Every one of Mieville’s novels deals with religion, or with cultural assumptions so ingrained that they resemble religion. (He also has kind of a thing about angels, and the myriad ways he’s made them is strange and wonderful.) The religious elements in his books are viewed with a very wide lens, an anthropological pin in the map of the world he’s writing. There’s always a wide range of established beliefs, levels of faith, and degrees of action based on that faith (or lack of it). He’s very effective at using the language of religion to establish the boundaries that are about to challenge his characters (and thereby challenging the language of faith and the nature of belief in every story he tells, whether that faith is in something supernatural or in the accepted order of things). Even when religion results in very concrete actions (basically all of Kraken), the belief itself is a fluid thing. It grows and shrinks, it flows into other forms of thought, it remakes itself in insidious ways, it drains down between the cracks in the concrete and swells back up through the kitchen sink: it is alive.
The belief system of Railsea is finite and brittle. It has the language of the supernatural, it’s acted upon as supernatural, but in the end it’s purely mechanical. The taboos of this world are misunderstood words, the gods are machines set in motion so long ago that no one remembers what they are. The protagonist pushes further and further out against the vague chittering warnings of religious faith until it dissipates like so much fog.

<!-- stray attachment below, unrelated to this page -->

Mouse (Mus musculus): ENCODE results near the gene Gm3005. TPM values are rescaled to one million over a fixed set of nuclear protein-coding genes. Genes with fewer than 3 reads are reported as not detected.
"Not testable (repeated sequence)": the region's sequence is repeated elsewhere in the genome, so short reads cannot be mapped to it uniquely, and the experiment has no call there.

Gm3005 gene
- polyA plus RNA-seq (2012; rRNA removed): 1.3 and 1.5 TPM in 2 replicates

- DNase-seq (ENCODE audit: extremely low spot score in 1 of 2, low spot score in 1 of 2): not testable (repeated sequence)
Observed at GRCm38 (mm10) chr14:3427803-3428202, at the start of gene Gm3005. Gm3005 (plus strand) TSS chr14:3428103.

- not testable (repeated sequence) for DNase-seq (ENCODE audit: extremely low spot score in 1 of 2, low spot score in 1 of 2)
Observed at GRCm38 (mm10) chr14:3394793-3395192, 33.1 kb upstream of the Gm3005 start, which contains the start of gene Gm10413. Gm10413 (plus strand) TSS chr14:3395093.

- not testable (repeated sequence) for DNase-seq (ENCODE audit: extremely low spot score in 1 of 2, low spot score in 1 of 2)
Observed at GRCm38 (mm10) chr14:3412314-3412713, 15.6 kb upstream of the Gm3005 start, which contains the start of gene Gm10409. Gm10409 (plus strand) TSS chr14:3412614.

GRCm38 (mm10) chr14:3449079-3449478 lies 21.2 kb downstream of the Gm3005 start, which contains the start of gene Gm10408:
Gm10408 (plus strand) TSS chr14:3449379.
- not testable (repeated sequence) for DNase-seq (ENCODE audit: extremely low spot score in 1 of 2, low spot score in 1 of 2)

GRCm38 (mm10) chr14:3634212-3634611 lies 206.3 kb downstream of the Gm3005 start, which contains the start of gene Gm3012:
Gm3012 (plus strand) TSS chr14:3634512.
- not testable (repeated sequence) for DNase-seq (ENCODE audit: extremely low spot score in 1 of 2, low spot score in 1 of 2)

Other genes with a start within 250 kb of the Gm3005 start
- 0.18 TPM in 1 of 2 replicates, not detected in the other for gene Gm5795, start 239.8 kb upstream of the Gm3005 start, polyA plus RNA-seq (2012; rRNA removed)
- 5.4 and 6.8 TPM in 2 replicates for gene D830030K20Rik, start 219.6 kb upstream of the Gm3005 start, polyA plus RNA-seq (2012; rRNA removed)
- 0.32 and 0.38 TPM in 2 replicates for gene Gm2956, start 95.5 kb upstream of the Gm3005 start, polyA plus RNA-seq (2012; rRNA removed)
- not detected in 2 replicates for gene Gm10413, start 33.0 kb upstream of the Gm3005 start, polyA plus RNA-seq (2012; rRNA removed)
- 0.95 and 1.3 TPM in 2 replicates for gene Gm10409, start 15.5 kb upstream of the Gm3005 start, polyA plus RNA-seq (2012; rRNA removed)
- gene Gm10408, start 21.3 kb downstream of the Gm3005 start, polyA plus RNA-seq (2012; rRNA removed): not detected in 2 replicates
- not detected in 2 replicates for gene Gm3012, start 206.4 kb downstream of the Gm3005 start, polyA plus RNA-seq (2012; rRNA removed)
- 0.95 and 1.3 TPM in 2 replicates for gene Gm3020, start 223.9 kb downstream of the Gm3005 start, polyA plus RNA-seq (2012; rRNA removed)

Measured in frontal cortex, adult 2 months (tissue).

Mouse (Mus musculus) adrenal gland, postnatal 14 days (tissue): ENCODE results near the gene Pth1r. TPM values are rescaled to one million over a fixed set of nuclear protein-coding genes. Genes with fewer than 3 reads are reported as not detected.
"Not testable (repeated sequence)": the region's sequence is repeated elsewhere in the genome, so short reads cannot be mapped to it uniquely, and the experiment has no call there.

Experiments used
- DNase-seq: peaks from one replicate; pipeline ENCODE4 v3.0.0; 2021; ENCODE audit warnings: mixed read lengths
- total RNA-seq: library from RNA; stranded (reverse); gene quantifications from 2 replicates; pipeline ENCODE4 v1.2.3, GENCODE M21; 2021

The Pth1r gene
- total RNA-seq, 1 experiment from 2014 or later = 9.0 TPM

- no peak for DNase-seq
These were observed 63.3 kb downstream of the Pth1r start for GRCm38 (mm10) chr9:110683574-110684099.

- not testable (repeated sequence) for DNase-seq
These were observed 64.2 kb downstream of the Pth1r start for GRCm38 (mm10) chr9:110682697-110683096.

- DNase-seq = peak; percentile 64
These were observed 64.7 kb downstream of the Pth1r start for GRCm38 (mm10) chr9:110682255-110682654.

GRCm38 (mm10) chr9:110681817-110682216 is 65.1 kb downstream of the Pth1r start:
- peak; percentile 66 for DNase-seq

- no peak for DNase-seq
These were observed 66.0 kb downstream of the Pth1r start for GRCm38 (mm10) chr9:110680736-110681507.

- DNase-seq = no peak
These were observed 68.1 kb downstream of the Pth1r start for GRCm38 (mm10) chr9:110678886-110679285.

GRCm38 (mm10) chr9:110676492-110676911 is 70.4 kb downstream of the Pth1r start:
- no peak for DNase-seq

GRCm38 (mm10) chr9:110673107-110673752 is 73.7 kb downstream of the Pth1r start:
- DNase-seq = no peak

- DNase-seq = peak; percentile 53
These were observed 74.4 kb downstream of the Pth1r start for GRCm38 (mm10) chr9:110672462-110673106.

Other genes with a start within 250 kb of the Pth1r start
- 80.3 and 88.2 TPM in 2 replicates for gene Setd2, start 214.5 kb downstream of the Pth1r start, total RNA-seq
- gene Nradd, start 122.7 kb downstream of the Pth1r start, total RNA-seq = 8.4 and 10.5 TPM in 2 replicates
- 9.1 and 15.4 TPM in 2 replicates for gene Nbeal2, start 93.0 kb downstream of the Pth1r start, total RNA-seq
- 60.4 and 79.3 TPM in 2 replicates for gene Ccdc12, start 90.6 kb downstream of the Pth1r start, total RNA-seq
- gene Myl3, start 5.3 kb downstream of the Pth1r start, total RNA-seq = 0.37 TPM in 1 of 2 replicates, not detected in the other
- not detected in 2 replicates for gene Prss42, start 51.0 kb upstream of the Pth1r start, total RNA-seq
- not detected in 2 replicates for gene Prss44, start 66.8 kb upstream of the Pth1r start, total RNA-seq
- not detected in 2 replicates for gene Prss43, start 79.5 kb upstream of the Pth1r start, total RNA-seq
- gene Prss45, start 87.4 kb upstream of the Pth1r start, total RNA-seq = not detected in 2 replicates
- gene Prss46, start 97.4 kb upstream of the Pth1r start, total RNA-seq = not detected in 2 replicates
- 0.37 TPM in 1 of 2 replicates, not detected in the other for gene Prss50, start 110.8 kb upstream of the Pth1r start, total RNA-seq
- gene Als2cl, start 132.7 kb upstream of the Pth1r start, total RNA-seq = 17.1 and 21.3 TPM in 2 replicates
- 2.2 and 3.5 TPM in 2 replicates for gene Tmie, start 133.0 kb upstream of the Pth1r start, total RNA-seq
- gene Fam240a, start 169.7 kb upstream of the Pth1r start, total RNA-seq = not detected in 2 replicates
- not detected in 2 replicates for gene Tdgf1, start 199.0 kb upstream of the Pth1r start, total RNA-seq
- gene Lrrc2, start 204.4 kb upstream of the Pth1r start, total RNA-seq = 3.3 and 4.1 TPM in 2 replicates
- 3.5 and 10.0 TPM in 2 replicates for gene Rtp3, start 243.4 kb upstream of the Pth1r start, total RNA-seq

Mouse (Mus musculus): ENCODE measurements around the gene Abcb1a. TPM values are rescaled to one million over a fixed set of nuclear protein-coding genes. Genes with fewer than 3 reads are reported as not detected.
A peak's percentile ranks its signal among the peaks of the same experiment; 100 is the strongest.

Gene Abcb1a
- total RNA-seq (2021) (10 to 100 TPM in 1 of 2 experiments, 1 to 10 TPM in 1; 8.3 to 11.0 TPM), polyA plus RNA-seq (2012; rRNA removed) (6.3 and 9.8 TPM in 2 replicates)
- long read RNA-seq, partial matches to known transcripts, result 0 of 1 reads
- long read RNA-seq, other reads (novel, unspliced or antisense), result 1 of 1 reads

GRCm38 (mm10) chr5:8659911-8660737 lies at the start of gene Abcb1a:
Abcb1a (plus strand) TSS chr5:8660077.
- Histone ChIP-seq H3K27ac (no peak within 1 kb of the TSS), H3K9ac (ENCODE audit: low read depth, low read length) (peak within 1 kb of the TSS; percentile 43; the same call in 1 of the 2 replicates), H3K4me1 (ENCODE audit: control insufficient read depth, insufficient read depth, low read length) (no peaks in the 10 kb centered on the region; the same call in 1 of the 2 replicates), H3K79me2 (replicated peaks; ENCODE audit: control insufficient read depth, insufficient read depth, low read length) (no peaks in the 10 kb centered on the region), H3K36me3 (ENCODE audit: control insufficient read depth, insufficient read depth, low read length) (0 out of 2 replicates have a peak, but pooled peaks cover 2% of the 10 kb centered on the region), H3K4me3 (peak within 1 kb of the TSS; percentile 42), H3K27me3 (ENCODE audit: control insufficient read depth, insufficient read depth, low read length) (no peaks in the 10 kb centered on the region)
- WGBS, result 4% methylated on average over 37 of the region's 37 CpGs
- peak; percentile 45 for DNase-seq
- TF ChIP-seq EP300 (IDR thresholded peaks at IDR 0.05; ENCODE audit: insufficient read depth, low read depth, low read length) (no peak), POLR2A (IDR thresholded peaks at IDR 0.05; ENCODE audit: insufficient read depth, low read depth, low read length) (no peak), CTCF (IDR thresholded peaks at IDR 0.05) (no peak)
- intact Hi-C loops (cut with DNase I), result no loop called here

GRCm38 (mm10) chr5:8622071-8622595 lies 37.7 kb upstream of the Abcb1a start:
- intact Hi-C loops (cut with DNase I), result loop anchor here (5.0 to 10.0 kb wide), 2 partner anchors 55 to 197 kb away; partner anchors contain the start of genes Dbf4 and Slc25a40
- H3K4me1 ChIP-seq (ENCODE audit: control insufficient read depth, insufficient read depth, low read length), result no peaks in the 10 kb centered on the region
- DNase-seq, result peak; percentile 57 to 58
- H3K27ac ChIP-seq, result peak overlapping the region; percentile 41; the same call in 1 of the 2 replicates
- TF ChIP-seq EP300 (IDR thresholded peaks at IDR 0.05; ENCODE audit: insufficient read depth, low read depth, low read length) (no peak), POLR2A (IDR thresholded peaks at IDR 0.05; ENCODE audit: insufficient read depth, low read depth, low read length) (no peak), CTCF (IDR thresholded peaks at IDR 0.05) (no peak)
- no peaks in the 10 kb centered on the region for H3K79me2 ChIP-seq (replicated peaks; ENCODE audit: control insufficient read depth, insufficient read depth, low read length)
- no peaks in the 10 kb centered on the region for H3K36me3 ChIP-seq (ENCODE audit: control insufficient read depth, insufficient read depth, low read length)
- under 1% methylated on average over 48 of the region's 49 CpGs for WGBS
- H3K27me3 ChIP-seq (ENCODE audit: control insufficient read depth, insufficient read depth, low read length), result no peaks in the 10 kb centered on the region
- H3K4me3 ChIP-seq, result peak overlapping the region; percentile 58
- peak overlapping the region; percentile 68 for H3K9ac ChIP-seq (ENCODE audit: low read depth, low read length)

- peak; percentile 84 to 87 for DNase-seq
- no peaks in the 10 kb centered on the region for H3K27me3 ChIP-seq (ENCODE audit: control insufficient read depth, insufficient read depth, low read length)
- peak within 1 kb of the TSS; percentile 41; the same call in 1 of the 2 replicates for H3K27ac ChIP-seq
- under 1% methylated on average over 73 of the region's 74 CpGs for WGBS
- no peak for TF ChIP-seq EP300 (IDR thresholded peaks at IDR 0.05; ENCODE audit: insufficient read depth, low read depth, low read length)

I grew up in a very religious home, but have spent the better part of my adult life pushing against the lore and the language and the assumptions of that faith. This was not a go-to-church-on-Sunday-and-make-the-best-of-it thing; it was an all or nothing thing. As an adult, I see a lot of things in that life that were unwell, and I’ve fought to get away from them. But I can’t ever shake my belief in God entirely, and I’m not sure I want to. What I do want is to know if what belief I have is real or just a habit that’s so old it’s in my cells. I’m forever taking that rusty habit out and examining it in the light to see how sound it is, but I never have an answer to that question. I’m never going to have an answer to that question. Living with that kind of complex uncertainty about what makes us ourselves is just part of being human. What made me uncomfortable about Railsea was imagining a world where it was possible to push on the last door of belief and see it evaporate. Where you could know for certain that your deities were mechanical creations with concrete financial goals, and your holy texts were simply misunderstood place names. Hoping for that kind of certainty, fearing that kind of certainty.
I don’t think think it’s necessarily a bad thing to feel my uncomfortable places so acutely, but I wish the book that did it had been better.